In February this year, the Federal government passed legislation
that amended the Privacy Act 1988, moving from a
voluntary to mandatory data breach notification scheme.
In the lead up to the introduction of the new laws from 22
February 2018, we have developed the hypothetical scenario and short confidential
survey below, to help us clarify our members’ understanding of their obligations
under the legislation.We plan to
use the responses to support the development of tools and resources to help you
comply with the new privacy laws.
scenario: how would you respond to this privacy breach?
You are the treating
doctor for a female patient and her two children.
The patient is separated from her partner and she has taken an Apprehended
Violence Order (AVO) out against him due to allegations of domestic violence.
The father has contacted
your practice to request a copy of the children’s medical records. As there is
no parenting order in place, the parents have joint custody of the children and
the father has a right to access his children’s records. Your practice manager
sends the children’s medical records to the father, but does not redact the patient’s
Your practice manager
realises the error after she has sent the records. How would you respond to
this privacy breach? Provide your answer in the survey below.
Member survey: how well do you understand
the new privacy laws?
Answer our short
confidential survey to help us understand our members’ understanding
of their obligations under the legislation in relation to the scenario above.
Under the mandatory data breach notification scheme, individuals
affected by a data breach must be made aware of the breach so they can take
action to protect themselves from harm. The legislation covers the private
sector including healthcare providers.
Doctors and medical practices should already have processes
in place to respond to privacy breaches. However, from 22 February 2018, if
there is a ‘notifiable data breach’ the doctor or medical practice has a legal
obligation to notify both the individuals whose data were affected by the data breach,
and the Office of the Australian Information Commissioner (OAIC).
A data breach will be a ‘notifiable data breach’ where there
is an unauthorised access to, or unauthorised disclosure, or loss of, personal
information held at your practice and ‘a reasonable person would conclude that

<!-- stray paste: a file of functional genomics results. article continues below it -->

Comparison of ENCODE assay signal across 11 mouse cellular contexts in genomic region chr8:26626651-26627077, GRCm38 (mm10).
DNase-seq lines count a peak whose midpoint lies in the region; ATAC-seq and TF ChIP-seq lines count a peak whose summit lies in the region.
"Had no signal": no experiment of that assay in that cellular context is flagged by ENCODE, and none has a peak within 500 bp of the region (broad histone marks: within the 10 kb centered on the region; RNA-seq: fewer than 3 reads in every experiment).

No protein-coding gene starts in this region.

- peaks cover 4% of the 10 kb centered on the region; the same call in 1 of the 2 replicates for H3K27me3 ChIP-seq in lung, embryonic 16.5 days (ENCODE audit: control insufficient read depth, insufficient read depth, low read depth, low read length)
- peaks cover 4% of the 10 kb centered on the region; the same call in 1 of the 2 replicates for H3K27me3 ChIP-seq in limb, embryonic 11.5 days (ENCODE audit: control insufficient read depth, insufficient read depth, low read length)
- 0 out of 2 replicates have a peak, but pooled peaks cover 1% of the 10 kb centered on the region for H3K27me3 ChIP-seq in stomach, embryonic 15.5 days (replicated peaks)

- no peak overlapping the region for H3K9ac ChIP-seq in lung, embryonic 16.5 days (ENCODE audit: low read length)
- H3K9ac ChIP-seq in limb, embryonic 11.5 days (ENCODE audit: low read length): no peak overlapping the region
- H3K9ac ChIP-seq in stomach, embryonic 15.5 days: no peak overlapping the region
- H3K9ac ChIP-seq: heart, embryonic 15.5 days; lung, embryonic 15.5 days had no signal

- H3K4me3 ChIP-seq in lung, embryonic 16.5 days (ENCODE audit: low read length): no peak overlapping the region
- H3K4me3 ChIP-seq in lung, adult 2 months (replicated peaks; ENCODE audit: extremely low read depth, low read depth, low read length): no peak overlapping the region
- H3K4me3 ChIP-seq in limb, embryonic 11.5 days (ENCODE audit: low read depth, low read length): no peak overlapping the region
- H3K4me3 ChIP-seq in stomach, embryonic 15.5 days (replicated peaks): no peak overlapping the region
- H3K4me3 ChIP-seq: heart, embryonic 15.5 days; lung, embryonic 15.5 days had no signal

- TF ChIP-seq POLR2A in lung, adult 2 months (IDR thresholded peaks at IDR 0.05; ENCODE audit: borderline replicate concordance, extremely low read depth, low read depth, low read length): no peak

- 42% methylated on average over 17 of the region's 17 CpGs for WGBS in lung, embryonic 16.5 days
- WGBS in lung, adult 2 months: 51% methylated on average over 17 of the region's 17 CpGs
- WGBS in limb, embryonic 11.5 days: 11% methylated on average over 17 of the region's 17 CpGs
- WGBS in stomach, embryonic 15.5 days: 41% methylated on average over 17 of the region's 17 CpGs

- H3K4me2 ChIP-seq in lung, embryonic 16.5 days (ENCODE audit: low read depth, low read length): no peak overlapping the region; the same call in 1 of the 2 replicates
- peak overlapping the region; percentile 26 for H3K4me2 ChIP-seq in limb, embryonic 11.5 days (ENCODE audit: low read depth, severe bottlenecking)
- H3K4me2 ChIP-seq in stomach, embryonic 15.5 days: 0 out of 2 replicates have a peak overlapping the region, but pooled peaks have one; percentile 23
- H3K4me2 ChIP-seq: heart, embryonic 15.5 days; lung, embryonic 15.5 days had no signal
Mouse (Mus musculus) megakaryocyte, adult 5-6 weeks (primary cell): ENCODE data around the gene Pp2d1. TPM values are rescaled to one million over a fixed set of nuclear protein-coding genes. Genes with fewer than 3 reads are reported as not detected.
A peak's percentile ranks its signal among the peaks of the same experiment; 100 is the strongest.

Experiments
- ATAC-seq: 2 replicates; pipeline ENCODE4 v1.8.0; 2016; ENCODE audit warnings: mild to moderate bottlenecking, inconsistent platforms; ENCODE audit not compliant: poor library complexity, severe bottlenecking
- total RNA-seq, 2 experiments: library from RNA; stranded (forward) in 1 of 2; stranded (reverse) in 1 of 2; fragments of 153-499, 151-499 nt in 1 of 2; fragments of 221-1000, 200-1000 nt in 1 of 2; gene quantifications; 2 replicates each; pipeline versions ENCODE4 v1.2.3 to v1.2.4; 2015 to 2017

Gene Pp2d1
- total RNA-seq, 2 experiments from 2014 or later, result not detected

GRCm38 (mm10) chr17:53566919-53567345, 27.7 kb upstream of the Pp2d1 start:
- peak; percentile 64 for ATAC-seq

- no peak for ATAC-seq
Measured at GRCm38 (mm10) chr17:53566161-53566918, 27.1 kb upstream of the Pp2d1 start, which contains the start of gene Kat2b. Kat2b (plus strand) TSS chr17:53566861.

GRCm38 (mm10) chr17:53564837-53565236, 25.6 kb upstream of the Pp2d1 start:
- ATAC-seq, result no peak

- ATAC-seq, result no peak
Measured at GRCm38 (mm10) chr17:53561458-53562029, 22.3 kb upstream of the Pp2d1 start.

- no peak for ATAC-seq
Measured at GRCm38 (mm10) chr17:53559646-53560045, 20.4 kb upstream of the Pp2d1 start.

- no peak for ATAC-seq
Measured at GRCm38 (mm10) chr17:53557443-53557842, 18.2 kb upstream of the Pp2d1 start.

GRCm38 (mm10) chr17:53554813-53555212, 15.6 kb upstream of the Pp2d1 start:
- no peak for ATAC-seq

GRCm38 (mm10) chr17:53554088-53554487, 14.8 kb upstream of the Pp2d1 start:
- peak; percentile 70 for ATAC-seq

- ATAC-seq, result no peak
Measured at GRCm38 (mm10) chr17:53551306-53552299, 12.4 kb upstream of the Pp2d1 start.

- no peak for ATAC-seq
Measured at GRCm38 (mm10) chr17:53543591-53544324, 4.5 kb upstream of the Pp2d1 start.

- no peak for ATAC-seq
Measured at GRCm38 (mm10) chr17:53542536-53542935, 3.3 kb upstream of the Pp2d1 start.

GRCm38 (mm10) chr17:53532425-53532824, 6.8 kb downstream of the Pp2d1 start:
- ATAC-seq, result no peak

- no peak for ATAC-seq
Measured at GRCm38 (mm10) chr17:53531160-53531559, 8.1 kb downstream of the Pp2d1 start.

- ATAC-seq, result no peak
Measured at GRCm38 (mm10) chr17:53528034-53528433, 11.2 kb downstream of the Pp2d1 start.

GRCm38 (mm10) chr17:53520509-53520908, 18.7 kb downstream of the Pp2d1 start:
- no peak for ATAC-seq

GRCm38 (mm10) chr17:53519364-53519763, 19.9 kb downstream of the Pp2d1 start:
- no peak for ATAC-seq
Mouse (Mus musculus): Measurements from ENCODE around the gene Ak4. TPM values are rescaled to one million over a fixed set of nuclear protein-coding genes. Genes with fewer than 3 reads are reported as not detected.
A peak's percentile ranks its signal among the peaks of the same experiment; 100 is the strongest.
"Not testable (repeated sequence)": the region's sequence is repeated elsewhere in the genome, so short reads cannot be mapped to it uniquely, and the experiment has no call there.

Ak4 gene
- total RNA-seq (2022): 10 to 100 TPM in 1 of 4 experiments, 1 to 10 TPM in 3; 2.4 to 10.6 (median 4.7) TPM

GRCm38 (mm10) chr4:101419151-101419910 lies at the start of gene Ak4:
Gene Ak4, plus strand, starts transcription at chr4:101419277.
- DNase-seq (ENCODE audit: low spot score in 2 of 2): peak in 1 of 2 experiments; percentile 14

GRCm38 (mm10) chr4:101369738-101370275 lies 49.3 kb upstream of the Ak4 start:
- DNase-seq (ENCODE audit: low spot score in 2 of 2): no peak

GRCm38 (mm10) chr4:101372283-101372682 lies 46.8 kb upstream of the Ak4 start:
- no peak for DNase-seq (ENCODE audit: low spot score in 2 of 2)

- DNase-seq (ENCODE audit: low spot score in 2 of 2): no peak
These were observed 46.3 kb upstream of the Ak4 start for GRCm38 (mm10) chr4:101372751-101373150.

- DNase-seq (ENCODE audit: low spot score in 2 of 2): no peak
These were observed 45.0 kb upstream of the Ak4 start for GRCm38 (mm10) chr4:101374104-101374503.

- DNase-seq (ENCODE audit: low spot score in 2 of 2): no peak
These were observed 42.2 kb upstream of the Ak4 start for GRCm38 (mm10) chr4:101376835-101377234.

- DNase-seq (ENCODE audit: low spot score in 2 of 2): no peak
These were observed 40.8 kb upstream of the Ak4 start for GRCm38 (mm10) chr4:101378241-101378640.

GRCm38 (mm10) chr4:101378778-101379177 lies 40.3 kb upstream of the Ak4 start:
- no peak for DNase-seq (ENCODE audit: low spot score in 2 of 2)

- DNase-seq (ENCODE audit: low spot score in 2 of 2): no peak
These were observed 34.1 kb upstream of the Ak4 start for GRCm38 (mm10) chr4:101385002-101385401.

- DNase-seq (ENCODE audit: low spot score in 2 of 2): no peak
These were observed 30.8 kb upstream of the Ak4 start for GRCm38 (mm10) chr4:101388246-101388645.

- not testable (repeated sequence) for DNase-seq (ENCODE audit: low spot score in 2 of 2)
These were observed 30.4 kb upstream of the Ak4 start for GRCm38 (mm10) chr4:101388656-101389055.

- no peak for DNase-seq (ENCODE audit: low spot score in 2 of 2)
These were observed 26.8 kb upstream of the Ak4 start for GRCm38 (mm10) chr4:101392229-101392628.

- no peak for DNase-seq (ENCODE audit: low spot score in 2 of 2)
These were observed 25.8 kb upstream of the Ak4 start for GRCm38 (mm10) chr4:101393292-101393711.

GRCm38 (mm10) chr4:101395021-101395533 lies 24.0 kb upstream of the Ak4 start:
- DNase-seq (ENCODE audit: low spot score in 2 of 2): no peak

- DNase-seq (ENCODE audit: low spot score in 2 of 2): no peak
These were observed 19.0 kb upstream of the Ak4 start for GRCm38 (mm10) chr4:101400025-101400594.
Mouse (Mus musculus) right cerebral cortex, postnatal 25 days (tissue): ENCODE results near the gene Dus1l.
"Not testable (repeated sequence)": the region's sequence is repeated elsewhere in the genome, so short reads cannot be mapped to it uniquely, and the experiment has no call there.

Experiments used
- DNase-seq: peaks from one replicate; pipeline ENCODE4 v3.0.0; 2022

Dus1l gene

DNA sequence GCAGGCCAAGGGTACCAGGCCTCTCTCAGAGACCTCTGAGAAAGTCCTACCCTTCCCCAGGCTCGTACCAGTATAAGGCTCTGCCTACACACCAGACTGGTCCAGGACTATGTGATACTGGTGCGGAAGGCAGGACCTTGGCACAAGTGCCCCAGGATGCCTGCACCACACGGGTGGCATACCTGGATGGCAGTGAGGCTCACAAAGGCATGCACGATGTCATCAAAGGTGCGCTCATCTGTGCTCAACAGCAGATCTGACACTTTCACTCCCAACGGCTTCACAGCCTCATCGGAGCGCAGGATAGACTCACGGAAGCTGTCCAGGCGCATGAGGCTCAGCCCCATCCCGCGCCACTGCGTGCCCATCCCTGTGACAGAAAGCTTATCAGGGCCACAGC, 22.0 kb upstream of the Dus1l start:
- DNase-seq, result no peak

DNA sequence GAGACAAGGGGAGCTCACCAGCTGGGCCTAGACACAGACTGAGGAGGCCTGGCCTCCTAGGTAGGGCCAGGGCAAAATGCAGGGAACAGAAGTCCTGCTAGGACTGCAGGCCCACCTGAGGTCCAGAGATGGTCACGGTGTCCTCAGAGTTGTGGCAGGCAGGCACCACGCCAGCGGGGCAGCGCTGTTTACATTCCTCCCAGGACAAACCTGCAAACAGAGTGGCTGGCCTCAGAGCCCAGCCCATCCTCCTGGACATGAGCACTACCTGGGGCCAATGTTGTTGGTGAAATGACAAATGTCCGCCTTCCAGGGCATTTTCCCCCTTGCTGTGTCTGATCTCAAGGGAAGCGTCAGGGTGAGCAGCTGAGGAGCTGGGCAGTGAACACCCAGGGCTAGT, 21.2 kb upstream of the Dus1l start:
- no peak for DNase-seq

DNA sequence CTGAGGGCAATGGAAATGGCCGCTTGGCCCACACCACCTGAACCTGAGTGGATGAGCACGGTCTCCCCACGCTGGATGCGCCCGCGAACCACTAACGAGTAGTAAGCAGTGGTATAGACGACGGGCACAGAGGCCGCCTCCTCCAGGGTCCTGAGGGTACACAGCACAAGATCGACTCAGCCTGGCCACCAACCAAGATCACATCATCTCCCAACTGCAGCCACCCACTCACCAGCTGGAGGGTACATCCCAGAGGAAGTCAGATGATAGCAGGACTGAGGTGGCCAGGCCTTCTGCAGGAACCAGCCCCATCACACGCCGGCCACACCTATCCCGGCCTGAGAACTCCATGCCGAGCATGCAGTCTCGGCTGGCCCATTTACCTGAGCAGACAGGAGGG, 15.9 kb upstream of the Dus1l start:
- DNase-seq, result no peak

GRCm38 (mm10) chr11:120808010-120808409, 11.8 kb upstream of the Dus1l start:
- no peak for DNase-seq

there is a likely risk of serious harm to any of the affected individuals as a
‘Serious harm’ could include serious physical,
psychological, emotional, economic and financial harm, and serious harm to
The new legislation does not require every data breach to be
notified. Breaches that are quickly rectified, so that the affected individuals
are not at risk of serious harm, will not require notification.
Avant resources to
help you prepare
During this transition period, doctors and medical practices
should take the opportunity to review their current privacy policies and
procedures, ensure a detailed data
breach response plan is in place and that staff receive training about
their privacy obligations.
We have begun developing tailored educational resources to help you comply with the new privacy laws. Download our decision-making flowchart and privacy basics factsheet below and look out for further resources in your future Avant newsletters.
Don’t forget to
answer our short confidential survey to help us understand your knowledge of
the new privacy laws, so we can assist our members by developing future
ready? Mandatory data breach notification
Avant notifiable data breach scheme decision-making flowchart
Avant privacy basics factsheet
to developing a data breach response plan
breach notification — A guide to handling personal information security
The Australian Digital Health Agency’s Information Security Guide for small healthcare businesses
If you require advice on your obligations relating to
privacy, visit our website or for immediate advice, call our Medico-legal Advisory Service (MLAS),
24/7 in emergencies on 1800 128 268.
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